Felis ISSN 2398-2950

Lung: pulmonary hemorrhage

Contributor(s): Elisa Mazzaferro, Philip K Nicholls, Elizabeth Rozanski, Penny Watson

Introduction

  • Cause: pulmonary contusion, coagulopathies, thrombocytopenia, rodenticide toxicity, neoplasia.
  • Signs: cough, may be hemoptysis, may be normal unless severe blood loss and secondary bacterial bronchopneumonia. Also tachypnea / respiratory distress.
  • Diagnosis: history, signs, radiography, endoscopy, coagulation studies.
  • Treatment: oxygen / blood transfusion, plasma volume expanders, treat underlying pathology.
  • Prognosis: fair to good if response to treatment.

Pathogenesis

Etiology

Predisposing factors

General

Specific

  • Congenital coagulopathies rare but may cause profound bleeding especially after trauma.

Pathophysiology

  • Pulmonary contusion, eg post-trauma   →   bleeding   →   hemoptysis in some rare cases (most cats hit hard enough to have contusions are killed).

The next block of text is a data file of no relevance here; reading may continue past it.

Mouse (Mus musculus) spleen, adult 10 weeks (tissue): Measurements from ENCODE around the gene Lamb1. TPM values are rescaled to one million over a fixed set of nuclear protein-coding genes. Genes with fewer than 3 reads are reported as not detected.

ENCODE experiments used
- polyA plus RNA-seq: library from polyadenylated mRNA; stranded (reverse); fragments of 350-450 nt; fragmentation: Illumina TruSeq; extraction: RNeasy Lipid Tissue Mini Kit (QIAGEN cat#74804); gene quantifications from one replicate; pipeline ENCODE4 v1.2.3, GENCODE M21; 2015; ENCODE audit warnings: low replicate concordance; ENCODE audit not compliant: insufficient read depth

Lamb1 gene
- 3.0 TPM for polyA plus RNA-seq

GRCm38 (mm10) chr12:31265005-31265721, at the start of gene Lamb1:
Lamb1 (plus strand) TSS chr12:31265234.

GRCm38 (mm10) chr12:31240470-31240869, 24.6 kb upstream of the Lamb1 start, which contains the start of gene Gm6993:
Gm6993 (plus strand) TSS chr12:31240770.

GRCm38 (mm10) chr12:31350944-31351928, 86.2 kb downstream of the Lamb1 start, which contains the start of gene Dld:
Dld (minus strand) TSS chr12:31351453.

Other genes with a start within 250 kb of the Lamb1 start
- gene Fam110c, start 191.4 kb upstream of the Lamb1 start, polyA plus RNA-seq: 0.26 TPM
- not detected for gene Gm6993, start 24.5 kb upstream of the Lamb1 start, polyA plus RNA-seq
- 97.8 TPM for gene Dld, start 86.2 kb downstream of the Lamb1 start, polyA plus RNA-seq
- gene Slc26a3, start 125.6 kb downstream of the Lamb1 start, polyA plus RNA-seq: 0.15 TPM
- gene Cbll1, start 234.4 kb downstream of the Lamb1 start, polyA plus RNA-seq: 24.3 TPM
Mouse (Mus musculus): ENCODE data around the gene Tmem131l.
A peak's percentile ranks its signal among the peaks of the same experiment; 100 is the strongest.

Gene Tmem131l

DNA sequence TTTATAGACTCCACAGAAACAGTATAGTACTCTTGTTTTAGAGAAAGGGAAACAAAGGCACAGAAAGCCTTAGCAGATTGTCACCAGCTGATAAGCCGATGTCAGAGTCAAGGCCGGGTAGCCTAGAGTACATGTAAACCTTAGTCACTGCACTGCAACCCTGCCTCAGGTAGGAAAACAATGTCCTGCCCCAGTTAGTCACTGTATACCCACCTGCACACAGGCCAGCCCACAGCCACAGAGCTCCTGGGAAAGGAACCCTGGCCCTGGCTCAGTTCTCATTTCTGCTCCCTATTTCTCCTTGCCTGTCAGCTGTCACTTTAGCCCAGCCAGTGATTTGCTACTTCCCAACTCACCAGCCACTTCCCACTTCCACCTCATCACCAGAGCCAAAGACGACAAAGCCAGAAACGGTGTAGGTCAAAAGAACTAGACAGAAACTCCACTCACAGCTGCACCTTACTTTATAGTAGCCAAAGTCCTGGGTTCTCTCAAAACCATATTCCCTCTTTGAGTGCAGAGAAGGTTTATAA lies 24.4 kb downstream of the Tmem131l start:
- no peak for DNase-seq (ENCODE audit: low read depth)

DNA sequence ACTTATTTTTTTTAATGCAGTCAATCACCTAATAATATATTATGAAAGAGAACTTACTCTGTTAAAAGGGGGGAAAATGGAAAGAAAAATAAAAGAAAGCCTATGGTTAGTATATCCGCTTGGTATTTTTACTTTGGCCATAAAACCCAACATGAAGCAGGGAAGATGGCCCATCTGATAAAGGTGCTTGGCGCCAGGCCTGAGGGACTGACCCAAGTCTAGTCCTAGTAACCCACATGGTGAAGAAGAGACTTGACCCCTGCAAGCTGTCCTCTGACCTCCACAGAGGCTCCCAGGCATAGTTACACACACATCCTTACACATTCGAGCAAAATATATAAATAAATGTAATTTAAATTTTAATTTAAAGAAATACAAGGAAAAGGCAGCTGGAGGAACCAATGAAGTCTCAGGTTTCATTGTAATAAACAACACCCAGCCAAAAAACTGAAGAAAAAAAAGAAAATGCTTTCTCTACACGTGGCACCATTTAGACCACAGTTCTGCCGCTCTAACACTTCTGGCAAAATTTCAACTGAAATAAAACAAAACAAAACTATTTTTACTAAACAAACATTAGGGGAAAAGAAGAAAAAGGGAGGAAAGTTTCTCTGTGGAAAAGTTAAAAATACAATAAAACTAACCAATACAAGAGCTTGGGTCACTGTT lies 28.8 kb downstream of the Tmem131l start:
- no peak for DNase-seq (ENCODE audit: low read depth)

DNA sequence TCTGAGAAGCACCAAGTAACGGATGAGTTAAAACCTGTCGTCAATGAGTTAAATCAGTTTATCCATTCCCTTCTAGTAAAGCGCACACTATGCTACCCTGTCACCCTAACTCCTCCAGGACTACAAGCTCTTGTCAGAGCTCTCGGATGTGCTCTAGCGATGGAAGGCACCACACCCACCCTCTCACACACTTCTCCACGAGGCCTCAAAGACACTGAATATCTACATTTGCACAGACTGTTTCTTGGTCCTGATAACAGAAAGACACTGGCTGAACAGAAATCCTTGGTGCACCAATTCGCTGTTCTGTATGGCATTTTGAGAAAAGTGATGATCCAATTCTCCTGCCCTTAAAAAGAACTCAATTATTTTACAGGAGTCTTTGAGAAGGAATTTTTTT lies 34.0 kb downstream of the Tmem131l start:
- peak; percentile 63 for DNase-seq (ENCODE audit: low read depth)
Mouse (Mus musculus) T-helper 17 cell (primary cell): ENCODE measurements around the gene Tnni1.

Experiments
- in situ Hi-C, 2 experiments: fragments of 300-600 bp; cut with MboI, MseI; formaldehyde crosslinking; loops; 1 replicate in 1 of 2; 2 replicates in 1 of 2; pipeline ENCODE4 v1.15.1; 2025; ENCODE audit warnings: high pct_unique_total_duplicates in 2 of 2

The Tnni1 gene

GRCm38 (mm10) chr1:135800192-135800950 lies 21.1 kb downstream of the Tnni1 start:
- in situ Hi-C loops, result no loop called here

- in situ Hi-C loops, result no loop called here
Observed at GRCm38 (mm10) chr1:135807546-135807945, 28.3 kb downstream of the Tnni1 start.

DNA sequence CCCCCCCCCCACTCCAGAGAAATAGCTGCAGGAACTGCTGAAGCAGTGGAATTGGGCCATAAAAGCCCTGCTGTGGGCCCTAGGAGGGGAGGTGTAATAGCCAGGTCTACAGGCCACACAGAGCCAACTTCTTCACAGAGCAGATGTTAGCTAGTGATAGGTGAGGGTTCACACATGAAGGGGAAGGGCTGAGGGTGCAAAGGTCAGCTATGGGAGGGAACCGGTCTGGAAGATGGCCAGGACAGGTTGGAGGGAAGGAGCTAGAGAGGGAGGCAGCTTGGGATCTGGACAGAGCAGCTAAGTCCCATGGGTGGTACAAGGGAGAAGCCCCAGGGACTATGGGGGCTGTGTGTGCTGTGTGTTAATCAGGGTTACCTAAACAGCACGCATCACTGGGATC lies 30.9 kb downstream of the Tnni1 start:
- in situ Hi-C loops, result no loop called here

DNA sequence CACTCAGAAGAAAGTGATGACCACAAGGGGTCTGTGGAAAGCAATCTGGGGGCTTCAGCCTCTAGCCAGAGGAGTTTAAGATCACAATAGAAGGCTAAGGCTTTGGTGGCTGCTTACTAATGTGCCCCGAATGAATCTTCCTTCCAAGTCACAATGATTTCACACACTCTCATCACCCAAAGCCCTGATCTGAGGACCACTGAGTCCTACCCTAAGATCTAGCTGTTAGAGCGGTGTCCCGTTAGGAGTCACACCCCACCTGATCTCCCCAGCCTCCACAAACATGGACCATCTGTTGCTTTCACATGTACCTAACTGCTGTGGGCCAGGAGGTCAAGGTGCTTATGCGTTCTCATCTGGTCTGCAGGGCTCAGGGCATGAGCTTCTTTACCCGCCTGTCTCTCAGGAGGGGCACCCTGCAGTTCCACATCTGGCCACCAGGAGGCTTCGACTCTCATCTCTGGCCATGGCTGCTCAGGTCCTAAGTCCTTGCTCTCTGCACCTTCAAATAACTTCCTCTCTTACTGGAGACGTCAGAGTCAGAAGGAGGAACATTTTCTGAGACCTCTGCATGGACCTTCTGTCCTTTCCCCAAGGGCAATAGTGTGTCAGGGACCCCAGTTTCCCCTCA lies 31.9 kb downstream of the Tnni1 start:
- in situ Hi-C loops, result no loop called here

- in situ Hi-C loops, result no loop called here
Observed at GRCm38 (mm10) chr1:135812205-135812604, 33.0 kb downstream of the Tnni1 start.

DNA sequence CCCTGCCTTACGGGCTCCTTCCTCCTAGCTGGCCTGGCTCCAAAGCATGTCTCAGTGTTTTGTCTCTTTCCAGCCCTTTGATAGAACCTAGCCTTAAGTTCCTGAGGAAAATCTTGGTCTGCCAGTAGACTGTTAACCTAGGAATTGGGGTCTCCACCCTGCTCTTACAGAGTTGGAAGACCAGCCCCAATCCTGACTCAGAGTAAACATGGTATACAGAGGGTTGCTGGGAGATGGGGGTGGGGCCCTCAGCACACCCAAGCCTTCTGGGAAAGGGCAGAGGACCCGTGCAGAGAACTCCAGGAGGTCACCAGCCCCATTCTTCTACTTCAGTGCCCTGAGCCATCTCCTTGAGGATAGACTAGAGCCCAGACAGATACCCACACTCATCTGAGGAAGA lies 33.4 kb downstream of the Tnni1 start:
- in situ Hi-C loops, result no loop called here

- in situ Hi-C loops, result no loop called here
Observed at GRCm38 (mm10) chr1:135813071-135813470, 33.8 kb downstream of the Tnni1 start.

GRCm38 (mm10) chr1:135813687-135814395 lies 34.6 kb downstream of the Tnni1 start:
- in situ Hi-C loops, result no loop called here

• Coagulopathy or thrombocytopenia   →   intrapulmonary hemorrhage.
  • Metastatic/invasive neoplasia   →   destroying blood vessels   →   bleeding into lung   →   hemoptysis.

Timecourse

  • Usually sudden onset with history of trauma.

Diagnosis

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Treatment

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Prevention

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Outcomes

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Further Reading

Publications

Refereed papers

  • Recent references from PubMed and VetMedResource.
  • Sigrist N E, Doherr M G, Spreng D E (2004) Clinical findings and diagnostic value of posttraumatic thoracic radiographs in dogs and cats with blunt trauma. J Vet Emerg Crit Care 14 (4), 259-268 Wiley Online Library.
  • Hackner S G (1995) Emergency management of traumatic pulmonary contusions. Comp Cont Ed Pract Vet 17 (5), 677-686 VetMedResource.
  • Caylor K B (1994) Pulmonary contusion in a cat - case report. JAVMA 205, 561-562.
  • Murtaugh R J (1994) Acute respiratory distress. Vet Clinic North Am 24 (6), 1041-1055 PubMed.


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